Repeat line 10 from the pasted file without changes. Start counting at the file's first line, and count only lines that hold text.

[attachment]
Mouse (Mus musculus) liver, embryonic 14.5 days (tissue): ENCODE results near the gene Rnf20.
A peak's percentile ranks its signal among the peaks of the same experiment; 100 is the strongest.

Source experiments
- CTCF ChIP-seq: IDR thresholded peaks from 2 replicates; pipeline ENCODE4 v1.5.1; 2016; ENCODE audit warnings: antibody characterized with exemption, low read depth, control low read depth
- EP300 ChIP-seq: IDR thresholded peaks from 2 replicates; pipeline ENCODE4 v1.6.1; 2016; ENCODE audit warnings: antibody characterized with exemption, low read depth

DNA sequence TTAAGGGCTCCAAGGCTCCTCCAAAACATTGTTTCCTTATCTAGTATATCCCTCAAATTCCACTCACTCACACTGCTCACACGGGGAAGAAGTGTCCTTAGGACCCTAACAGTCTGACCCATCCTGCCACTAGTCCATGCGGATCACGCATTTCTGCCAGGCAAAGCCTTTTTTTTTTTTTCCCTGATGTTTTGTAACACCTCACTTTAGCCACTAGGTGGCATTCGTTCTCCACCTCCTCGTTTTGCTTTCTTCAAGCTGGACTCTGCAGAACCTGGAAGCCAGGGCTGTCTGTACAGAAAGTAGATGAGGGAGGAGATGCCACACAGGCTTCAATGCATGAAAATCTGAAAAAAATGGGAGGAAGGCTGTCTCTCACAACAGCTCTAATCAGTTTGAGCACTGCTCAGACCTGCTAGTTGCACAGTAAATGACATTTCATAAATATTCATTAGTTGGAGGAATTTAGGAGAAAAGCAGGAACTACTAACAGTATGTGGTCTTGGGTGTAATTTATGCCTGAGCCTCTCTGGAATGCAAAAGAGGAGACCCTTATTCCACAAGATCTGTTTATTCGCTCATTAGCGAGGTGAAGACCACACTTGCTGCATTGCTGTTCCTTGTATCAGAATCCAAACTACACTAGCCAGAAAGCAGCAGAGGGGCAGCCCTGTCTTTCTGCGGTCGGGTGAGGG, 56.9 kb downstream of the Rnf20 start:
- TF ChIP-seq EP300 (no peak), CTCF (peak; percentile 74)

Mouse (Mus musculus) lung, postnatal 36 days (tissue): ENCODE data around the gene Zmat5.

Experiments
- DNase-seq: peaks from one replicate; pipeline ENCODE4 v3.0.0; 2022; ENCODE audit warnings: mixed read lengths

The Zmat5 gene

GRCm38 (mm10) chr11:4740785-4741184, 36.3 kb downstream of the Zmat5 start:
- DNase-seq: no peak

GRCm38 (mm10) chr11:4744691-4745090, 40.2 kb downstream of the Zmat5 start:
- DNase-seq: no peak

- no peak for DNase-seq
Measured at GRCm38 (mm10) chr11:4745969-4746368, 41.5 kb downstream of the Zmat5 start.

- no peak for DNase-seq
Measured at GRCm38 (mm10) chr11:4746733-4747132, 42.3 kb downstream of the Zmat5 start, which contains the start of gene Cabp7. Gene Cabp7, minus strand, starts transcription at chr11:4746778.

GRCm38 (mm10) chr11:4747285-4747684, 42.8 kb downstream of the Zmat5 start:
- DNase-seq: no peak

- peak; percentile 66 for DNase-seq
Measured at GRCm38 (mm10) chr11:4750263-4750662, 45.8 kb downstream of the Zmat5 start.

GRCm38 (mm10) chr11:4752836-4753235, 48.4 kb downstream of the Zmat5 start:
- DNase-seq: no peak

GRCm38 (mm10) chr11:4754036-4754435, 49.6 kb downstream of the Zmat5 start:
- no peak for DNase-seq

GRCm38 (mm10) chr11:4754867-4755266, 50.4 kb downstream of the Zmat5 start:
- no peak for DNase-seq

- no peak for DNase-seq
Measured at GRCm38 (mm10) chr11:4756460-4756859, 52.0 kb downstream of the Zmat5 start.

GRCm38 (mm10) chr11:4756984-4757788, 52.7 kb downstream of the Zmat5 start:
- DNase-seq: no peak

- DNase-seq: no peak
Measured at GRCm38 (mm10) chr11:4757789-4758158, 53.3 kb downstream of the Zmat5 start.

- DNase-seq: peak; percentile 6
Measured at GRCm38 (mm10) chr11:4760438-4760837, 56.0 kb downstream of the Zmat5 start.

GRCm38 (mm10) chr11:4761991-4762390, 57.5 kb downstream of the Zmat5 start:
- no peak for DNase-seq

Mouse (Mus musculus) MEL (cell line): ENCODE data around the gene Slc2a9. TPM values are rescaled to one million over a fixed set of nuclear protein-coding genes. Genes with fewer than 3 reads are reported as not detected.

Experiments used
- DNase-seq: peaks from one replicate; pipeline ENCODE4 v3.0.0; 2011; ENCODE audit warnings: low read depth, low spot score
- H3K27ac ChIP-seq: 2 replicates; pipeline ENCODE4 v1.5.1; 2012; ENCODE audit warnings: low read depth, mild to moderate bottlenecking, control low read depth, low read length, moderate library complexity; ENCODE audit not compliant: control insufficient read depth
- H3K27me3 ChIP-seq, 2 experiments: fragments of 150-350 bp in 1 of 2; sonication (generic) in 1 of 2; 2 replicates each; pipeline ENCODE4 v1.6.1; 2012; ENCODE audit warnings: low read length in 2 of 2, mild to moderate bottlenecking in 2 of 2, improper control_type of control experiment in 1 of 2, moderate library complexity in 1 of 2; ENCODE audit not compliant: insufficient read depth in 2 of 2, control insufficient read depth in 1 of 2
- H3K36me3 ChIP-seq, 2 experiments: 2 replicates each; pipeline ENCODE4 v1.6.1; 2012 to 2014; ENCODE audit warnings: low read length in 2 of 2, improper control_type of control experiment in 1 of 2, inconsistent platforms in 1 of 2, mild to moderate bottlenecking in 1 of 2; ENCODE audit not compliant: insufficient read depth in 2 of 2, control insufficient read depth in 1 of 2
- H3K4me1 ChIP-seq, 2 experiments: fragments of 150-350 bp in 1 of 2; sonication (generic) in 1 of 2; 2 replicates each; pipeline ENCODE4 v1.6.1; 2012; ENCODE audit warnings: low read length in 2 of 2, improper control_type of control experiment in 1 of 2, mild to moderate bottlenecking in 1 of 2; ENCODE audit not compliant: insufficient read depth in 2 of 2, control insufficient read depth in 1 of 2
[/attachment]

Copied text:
- DNase-seq: peaks from one replicate; pipeline ENCODE4 v3.0.0; 2022; ENCODE audit warnings: mixed read lengths